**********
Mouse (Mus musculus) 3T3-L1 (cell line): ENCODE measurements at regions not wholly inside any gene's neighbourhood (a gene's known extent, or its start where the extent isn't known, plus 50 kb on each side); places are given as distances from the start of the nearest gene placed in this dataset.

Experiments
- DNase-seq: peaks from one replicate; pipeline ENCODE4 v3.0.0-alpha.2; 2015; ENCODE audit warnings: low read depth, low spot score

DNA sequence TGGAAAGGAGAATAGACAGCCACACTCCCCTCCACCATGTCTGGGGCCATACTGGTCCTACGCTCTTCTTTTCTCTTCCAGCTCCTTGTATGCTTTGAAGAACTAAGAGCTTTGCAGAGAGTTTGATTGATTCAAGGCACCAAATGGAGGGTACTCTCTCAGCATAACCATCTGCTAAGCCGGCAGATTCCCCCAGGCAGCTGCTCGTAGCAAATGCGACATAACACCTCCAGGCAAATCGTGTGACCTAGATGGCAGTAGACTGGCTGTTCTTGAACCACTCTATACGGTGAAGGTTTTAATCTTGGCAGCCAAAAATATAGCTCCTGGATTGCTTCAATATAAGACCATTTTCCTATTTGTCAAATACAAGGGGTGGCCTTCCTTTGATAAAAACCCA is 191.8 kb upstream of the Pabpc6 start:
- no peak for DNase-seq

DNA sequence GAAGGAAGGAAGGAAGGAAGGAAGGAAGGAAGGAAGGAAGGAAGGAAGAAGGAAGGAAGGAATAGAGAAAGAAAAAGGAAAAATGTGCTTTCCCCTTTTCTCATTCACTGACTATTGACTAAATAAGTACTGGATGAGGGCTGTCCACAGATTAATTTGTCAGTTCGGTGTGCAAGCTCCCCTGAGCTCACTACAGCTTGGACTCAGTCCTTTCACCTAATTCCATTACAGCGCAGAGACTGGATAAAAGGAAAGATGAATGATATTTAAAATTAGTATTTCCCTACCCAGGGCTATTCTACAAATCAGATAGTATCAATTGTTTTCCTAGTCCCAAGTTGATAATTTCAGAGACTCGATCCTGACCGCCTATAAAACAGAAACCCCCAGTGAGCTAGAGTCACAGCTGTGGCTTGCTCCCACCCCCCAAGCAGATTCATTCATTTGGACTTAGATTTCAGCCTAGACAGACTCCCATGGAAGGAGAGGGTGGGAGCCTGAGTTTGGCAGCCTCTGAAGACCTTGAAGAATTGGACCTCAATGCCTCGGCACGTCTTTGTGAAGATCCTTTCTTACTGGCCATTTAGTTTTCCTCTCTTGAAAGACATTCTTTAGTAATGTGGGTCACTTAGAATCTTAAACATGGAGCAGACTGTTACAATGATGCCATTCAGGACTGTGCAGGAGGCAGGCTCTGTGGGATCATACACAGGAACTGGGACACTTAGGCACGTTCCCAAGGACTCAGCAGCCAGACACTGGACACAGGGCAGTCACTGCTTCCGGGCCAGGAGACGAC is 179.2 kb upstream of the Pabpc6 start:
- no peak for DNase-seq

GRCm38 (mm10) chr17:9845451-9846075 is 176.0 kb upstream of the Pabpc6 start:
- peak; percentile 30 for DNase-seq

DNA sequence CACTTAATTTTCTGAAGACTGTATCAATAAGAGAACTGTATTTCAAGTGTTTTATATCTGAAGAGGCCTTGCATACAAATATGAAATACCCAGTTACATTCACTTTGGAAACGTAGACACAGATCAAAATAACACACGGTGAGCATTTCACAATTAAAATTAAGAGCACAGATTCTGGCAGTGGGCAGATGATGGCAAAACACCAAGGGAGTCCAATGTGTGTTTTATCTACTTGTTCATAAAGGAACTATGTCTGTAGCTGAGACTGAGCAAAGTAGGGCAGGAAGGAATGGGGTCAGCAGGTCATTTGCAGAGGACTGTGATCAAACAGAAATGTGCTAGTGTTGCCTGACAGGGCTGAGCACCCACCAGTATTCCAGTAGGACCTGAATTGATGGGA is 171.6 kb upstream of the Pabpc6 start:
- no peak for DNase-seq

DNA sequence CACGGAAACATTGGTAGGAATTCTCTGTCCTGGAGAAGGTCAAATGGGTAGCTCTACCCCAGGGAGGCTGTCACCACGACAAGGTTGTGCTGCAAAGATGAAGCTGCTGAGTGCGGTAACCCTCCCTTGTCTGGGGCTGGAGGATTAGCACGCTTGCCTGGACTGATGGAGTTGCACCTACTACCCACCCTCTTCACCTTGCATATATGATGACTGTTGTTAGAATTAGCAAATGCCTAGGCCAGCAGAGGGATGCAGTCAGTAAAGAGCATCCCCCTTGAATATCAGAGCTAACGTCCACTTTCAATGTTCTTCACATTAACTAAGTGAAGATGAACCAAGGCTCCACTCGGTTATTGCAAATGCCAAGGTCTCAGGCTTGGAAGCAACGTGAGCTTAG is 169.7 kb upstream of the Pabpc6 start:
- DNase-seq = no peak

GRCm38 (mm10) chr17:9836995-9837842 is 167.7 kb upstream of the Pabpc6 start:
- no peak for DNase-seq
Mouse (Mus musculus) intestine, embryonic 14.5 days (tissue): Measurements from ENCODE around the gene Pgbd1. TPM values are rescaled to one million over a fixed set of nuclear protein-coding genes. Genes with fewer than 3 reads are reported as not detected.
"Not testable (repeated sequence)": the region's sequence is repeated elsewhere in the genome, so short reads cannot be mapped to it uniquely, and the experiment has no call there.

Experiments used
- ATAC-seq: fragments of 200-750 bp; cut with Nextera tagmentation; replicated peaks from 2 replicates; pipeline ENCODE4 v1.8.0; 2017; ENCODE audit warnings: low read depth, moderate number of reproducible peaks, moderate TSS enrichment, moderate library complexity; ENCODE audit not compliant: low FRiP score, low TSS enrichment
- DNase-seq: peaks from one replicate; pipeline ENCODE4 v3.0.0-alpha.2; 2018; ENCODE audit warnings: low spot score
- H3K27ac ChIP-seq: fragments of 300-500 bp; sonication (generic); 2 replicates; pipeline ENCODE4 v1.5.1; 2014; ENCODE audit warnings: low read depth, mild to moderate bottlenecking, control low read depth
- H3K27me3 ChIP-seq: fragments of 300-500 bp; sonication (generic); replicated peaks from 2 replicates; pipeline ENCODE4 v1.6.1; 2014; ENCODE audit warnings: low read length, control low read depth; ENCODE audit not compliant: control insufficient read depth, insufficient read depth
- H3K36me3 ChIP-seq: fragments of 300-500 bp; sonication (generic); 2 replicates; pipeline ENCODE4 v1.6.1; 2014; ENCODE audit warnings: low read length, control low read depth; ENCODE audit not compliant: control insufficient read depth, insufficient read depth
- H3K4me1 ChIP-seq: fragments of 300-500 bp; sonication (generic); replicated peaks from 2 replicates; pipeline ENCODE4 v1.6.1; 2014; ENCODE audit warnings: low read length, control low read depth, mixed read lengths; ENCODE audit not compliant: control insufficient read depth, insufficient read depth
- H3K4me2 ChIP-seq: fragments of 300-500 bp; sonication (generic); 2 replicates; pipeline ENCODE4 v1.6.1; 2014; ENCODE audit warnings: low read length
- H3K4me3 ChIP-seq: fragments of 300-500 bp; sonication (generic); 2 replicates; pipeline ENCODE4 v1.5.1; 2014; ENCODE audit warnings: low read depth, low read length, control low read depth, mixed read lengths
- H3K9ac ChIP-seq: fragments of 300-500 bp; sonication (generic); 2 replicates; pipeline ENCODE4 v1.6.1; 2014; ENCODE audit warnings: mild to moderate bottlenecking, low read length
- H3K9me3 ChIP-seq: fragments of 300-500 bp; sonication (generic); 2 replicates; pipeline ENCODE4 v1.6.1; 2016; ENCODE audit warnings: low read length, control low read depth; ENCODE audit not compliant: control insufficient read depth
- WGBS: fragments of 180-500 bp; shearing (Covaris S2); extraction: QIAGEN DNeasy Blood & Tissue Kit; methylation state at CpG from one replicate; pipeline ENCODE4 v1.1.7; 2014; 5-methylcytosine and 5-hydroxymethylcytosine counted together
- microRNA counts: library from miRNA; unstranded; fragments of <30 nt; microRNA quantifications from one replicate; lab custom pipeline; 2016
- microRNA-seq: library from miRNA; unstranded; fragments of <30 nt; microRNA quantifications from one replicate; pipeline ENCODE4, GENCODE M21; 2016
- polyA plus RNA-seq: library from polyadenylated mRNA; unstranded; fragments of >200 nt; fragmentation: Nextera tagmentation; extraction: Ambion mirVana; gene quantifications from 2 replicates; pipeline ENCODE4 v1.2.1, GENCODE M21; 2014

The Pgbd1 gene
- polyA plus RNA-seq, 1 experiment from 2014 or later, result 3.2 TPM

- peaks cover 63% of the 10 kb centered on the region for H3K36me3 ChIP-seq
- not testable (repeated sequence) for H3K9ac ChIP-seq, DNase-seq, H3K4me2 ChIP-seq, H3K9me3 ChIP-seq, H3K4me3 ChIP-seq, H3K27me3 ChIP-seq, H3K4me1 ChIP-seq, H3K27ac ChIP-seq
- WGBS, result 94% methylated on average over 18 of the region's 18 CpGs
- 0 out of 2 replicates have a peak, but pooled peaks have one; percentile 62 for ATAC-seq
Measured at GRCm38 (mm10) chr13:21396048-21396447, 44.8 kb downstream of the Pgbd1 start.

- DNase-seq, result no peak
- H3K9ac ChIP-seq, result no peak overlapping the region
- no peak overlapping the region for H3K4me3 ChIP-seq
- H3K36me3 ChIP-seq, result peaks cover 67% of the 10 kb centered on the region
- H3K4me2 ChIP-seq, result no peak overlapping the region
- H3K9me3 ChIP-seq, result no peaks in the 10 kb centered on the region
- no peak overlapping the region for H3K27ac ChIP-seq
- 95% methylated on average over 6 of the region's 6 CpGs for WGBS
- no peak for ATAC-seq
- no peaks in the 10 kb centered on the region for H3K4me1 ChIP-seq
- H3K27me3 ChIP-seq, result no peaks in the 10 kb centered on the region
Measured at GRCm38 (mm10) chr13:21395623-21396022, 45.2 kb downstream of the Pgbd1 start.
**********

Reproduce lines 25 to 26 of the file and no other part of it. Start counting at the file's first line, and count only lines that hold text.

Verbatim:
- H3K4me2 ChIP-seq: fragments of 300-500 bp; sonication (generic); 2 replicates; pipeline ENCODE4 v1.6.1; 2014; ENCODE audit warnings: low read length
- H3K4me3 ChIP-seq: fragments of 300-500 bp; sonication (generic); 2 replicates; pipeline ENCODE4 v1.5.1; 2014; ENCODE audit warnings: low read depth, low read length, control low read depth, mixed read lengths